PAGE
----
Evidence #58 | September 19, 2020

Wordplay on Enos

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Scripture Central

Abstract

Evidence that Enos used a wordplay on his own name comes from the way that his introduction mirrors Nephi’s self-introduction (which uses a similar wordplay) and from the way that Enos’s short record interacts with the Jacob-Esau cycle in the Bible.

In the introduction to his short book, Enos declared, “Behold, it came to pass that I, Enos, knowing my father that he was a just man—for he taught me in his language, and also in the nurture and admonition of the Lord—and blessed be the name of my God for it …” (Enos 1:1). Matthew L. Bowen has proposed that in making this statement, Enos was making a play on words using his own name, which Bowen described as a “Hebrew poetic term for ‘man’.”1

Enos by Al R. Young.

Evidence that this wordplay was intentional can be seen in the way that it mirrors Nephi’s introduction. The name Nephi is most likely derived from an Egyptian word (nfr) which means “good,” “goodly,” “fine,” or “fair.”2 It appears that Nephi drew attention to this meaning by mentioning his knowledge of God’s “goodness” and that he was born of “goodly parents.” So both writers apparently used a wordplay on their own names to describe their parents:3

1 Nephi 1:1

Enos 1:1

I, Nephi [Egyptian nfr = “good,” “goodly”], having been born of goodly parents, therefore I was taught somewhat in all the learning of my father; and having seen many afflictions in the course of my days, nevertheless, having been highly favored of the Lord in all my days; yea, having had a great knowledge of the goodness and the mysteries of God, therefore I make a record of my proceedings in my days.

I, Enos [Hebrew ʾĕnôš = “man”] knowing my father that he was a just man — for he taught me in his language, and also in the nurture and admonition of the Lord — and blessed be the name of my God for it

Commenting upon the relationship between these passages, Bowen explained,

Thus, we see Nephi’s self-introduction with his name closely juxtaposed with terms that match the etymology of his name—“good(ly)” and “goodness”—imitated by Enos, whose self-introduction closely juxtaposes his name with a term that precisely matches its etymology—“man.” The autobiographical wordplays in 1 Nephi 1:1 and Enos 1:1 occur within highly similar structures. Together, both constitute as lucid examples of textual dependency and onomastic wordplay as one could wish to find in the Book of Mormon.4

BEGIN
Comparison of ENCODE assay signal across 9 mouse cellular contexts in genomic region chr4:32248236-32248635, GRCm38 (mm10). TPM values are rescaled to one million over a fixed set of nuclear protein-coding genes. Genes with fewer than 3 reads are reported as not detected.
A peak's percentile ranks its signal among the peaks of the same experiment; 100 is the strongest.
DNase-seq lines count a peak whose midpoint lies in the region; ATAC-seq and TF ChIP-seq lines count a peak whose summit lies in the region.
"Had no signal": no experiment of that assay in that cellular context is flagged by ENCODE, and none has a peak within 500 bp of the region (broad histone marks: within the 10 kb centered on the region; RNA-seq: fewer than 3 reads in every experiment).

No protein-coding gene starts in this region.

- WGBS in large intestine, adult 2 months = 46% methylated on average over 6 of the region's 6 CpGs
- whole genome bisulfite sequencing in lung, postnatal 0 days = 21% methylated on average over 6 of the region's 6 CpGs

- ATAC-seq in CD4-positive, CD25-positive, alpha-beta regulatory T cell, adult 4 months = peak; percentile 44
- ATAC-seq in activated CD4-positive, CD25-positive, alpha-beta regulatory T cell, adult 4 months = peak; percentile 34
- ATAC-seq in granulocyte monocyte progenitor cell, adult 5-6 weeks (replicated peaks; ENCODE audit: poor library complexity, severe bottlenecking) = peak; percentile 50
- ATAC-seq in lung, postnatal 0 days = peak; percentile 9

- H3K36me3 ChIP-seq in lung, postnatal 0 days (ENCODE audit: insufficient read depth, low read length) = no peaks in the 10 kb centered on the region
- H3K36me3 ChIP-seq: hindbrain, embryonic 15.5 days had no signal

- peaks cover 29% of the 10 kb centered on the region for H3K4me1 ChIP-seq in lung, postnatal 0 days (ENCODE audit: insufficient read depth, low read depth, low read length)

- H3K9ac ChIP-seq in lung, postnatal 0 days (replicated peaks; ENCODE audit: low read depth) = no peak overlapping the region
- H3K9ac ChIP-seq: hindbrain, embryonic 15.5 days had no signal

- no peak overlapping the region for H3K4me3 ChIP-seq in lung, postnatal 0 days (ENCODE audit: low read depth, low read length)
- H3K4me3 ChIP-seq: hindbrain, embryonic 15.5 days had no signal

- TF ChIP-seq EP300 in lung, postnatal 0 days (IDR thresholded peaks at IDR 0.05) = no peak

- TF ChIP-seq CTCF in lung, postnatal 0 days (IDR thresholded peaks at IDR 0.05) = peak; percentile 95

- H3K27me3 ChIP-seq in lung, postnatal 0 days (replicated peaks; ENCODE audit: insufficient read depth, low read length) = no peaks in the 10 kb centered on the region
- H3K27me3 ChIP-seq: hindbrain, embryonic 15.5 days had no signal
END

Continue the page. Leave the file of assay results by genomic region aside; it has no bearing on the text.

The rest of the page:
Bowen further proposed that Enos’s record intentionally interacts with the use of “man” in the accounts of Jacob and Esau found in Genesis:5

Enos 1:1

Genesis 25:27

Genesis 27:11

Behold, it came to pass that I, Enos [ʾĕnôš = poetic Hebrew “man”], knowing my father [Jacob] that he was a just man [ʾîšʾĕnôš ṣaddîq; note: ʾĕnôš, ʾîš, andʾādām are synonyms]—for he taught me in his language, and also in the nurture and admonition of the Lord—and blessed be the name of my God for it

And the boys grew: and Esau was cunning hunter [ʾîš yōdēaʿ ṣayid, literally, man knowing hunting], man of the field [ʾîš śādeh]; and Jacob was a plain man [ʾîš tām; or, a “man of integrity”], dwelling in tents.

And Jacob said to Rebekah his mother, Behold, Esau my brother is a hairy man [ʾîš śāʿir], and I am a smooth man [ʾîš ḥālāq].

Enos by Lester Yocum.

These distinctions between the type of man that Esau was and the type of man that Jacob was seem to be alluded to by Enos, perhaps to show his own transformation from one set of qualities or characteristics to another (i.e. from a natural man like Esau to a more spiritual man like Jacob). After elaborating upon these and a number of other interrelated wordplays that surface in relation to these characters (Enos, Jacob, and Esau) and the narratives surrounding their lives, Bowen concluded:

Enos’s skillful adaptation and reworking of numerous details from the Jacob-Esau cycle to tell the story of his own divine “wrestle,” experiences with Christ’s atonement, subsequent spiritual “struggles,” and final sanctification through the Christ’s atonement makes his autobiography a short masterpiece.

Book of Mormon Central, “How Did Enos Liken the Scriptures to His Own Life? (Enos 1:27),” KnoWhy 265 (January 23, 2017).

Matthew L. Bowen, “‘I Kneeled Down Before My Maker’: Allusions to Esau in the Book of Enos,” Interpreter: A Journal of Latter-day Saint Faith and Scholarship 27 (2017): 29–56.

Matthew Bowen, “‘And There Wrestled a Man with Him’ (Genesis 32:24): Enos’s Adaptations of the Onomastic Wordplay of Genesis,” Interpreter: A Journal of Latter-day Saint Faith and Scholarship 10 (2014): 153.

Matthew L. Bowen, “Wordplay on the Name ‘Enos’,” Insights: A Window on the Ancient World 26, no. 3 (2006): 2.

John A. Tvedtnes and Matthew Roper, “Jacob and Enos: Wrestling before God,” Insights: A Window on the Ancient World 21, no. 5 (2001): 2–3.

Enos 1:1–27

Enos 1:1–27

Linguistics
Wordplays
Wordplay on Enos
Book of Mormon

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